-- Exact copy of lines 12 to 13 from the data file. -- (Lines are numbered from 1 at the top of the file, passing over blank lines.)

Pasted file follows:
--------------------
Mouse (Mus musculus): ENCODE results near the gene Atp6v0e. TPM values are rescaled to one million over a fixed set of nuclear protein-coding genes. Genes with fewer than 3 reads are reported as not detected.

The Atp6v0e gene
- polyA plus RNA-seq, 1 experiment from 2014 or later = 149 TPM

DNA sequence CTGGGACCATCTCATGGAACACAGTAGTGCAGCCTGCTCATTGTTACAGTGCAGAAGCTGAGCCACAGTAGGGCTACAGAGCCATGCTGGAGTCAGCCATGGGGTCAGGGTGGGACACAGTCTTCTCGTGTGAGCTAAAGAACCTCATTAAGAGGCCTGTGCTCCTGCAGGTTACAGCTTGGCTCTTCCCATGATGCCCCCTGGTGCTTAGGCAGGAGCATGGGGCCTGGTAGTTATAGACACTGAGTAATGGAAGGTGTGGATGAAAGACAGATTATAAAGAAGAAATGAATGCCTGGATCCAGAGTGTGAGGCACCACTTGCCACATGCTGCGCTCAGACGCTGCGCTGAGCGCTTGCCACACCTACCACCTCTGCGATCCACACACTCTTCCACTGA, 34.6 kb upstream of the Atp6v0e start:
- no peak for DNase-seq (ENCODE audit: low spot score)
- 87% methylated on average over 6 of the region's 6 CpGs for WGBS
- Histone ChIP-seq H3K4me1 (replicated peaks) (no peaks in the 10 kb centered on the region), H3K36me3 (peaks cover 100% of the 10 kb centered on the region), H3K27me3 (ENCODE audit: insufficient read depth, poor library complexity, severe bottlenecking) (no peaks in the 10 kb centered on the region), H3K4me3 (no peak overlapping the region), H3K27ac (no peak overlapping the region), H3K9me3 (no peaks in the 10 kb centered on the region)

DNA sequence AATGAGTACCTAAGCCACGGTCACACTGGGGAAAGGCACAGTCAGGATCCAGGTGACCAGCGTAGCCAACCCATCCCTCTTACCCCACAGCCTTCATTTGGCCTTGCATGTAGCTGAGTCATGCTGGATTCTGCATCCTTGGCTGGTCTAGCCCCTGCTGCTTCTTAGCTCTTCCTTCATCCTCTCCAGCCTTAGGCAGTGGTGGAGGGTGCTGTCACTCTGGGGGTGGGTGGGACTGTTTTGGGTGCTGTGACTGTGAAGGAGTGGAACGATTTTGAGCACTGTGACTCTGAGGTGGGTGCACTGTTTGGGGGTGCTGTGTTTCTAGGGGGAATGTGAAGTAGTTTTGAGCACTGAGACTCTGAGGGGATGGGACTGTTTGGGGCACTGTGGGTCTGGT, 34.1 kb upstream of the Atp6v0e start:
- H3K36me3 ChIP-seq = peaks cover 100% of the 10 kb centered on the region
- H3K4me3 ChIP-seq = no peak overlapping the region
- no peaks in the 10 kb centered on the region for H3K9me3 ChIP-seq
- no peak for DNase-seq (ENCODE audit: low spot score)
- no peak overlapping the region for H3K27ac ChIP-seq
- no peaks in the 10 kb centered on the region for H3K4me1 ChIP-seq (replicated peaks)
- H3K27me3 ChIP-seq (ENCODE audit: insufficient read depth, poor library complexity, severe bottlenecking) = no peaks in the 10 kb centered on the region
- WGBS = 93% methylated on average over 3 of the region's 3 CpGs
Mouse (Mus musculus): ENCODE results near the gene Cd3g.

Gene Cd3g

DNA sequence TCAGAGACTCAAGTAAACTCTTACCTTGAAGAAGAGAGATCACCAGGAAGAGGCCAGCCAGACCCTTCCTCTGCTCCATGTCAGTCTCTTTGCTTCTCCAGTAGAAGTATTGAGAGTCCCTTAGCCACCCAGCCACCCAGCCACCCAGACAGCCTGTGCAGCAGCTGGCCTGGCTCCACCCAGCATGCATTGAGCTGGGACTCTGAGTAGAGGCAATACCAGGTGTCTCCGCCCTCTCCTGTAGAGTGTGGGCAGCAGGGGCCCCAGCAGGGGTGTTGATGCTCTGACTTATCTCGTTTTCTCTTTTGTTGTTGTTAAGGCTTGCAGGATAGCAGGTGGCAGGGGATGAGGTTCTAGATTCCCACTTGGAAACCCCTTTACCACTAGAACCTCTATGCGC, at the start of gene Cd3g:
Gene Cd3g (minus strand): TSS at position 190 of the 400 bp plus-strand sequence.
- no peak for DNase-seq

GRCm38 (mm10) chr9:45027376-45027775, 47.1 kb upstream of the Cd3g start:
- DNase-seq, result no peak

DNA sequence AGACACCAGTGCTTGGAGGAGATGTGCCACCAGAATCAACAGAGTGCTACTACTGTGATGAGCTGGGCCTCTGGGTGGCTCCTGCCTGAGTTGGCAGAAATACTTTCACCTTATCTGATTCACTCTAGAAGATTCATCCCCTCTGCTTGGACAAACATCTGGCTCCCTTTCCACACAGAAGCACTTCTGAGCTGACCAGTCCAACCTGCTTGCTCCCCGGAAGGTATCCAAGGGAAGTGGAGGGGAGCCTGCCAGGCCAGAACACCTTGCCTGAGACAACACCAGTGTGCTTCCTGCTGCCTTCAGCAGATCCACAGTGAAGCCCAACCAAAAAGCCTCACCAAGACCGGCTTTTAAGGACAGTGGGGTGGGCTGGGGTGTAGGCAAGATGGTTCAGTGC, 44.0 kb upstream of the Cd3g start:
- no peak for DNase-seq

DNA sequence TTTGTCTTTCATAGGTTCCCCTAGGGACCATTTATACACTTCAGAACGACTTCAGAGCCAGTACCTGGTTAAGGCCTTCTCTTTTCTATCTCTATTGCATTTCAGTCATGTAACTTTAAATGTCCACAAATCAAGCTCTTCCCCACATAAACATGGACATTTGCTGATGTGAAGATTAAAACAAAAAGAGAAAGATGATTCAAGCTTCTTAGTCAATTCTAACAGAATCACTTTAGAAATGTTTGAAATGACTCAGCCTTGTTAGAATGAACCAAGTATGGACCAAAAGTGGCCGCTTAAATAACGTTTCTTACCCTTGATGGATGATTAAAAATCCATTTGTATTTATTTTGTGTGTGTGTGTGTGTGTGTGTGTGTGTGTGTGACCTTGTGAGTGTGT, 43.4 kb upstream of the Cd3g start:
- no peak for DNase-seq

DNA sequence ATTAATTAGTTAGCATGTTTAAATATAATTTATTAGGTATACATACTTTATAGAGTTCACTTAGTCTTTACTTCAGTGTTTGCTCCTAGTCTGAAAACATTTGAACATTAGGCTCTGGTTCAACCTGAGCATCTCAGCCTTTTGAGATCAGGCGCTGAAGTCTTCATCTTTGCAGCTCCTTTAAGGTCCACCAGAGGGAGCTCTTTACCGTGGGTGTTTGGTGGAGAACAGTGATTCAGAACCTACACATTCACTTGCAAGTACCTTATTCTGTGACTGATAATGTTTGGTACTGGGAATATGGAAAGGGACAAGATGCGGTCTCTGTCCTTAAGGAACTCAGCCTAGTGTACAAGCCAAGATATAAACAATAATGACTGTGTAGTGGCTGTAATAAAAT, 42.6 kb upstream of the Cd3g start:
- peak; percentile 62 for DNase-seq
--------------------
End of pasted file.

- no peak for DNase-seq (ENCODE audit: low spot score)
- no peak overlapping the region for H3K27ac ChIP-seq